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Study: Pharmacy Students Don’t Know Enough About Marijuana As a Medicine, but Want to Learn

When it comes to legal medical products, consumers can expect pharmacists to speak to the benefits and risks of particular medicines with one notable exception — cannabis.

A study published in the quarterly American Journal of Pharmaceutical Education found that pharmacy students are by and large lacking in cannabis education, and don’t feel confident in communicating marijuana laws — and they want that to change.

A team of researchers from Drake University College of Pharmacy and Health Sciences in Iowa published “Pharmacy Student Knowledge, Confidence and Attitudes Toward Medical Cannabis and Curricular Coverage,” and found that nearly 80 percent of students surveyed believed that medical cannabis education should be added to pharmacy school curricula within the next five years.    

The researchers wanted to determine how much pharmacy students knew about which qualifying conditions were approved for medical marijuana. In addition, researchers asked how students felt about medical cannabis education in pharmacy school curriculua.  

The authors found that previously published efforts to clarify how pharmacists should deal with medical marijuana “may have underestimated the significant role that pharmacists have been asked to play within the medical cannabis programs.” The researchers also noted that new cannabinoid-based medications such as Sativex and Epidiolex require new levels of cannabis education.

The researchers sent a one-time, online questionnaire to first-, second- and third-year pharmacy students attending a private Midwestern US university. The students were required to self-evaluate both their level of knowledge and confidence of state laws and qualifying conditions.

Some of the gaps in knowledge, of the students and the researchers, seem to arise from geographic constraints.

“A major limitation of our study was that it was conducted at only one institution in a state where use of medical marijuana is not legal,” the authors wrote. “Schools of pharmacy in states where medical marijuana is approved may cover this topic in more detail and, thus, potentially produce different results.”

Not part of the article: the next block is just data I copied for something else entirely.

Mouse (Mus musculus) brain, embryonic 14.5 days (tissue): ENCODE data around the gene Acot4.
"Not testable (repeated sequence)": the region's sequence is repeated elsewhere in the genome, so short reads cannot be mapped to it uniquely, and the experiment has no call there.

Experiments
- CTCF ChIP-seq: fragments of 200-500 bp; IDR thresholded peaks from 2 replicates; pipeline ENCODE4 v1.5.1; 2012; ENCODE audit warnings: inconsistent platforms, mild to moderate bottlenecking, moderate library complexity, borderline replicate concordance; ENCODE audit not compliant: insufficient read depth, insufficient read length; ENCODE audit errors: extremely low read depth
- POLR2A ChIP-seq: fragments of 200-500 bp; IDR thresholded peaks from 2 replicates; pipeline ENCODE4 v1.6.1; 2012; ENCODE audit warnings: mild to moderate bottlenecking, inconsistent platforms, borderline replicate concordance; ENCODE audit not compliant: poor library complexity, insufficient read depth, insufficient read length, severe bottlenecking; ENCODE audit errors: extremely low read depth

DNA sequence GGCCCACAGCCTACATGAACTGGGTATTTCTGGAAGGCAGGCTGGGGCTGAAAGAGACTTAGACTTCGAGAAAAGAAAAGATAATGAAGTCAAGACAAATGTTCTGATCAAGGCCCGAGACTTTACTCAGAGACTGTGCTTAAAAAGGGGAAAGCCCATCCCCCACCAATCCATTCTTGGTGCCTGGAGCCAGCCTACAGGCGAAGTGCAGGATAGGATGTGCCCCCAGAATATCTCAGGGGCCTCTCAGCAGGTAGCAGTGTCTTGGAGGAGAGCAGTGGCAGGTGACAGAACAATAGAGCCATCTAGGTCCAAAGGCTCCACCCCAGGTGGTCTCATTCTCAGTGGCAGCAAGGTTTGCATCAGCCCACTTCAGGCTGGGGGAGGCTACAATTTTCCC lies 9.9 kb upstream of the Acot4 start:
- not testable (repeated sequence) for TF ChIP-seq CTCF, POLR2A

A Breakdown of the Demographics

  • Year: Respondents were separated into three-year ranges. 36.1 percent were first-year students, 40.8 percent were second-year students and 55 percent were third-year students.
  • Sex: 70.6 percent of respondents were female; 29.4 percent male.

Key Findings

  • Students were able to confidently identify which conditions were not permitted to use cannabis.
  • 85 percent correctly said vertigo is not a qualifying condition and were 94 percent confident in their answer.
  • When it came to identifying qualifying conditions, students were both less confident and less accurate.
  • 51 percent of students were able to identify nausea as a qualifying condition. Only 20 percent of them were confident in their answers.
  • 79 percent of students identified cancer as a qualifying condition, but only 34 percent were confident in their answer.
  • Students were able to correctly identify epilepsy (39 percent), cancer (33 percent), anorexia (24 percent) and nausea (19 percent).
  • 95 percent of students believed hepatitis was not a qualifying condition; 99 percent were confident in their answer. Hepatitis C is a qualifying condition in the state that the study took place
  • 84 percent felt medical cannabis should be taught in an elective course; 72 percent believed it should be required.
  • 93 percent agreed that students should be taught about state laws specifically.
  • 90 percent believed that within the next five years the school should include education on counseling patients on the risks and benefits of medical cannabis.

Pharmacy Students Don’t Know A Lot About Medical Cannabis, but They Want To

According to the study, pharmacy students apparently are not able to confidently communicate the risks and benefits of cannabis use. This is an important finding, as researchers make note that “the likelihood of a graduate practicing in one of the 45 states with medical cannabis programs is quite high.” This means that students are not being prepared effectively to work with an increasing number of potential patients and providers.

Researchers concluded:

“Pharmacy schools need to consider evaluating current coverage of the subject in multiple areas of the curriculum (ie, physiology, pharmacology, therapeutics, and law). Additional coverage and curricular changes may be warranted to better prepare students for their future practice considering the increased prevalence of medical cannabis use in the United States. As schools review therapeutic topics where medical cannabis is utilized, attempts to include this information within their courses should be considered.”

Researchers also noted that:

  • “Currently, there is little coverage of medical cannabis within typical doctor of pharmacy curricula.”
  • “Many schools cover cannabis-based FDA-approved products, but these products comprise a small percentage of all cannabis products currently available.”
  • “Many students are familiar with tetrahydrocannabinol (THC) and its psychoactive effects from their general education.”

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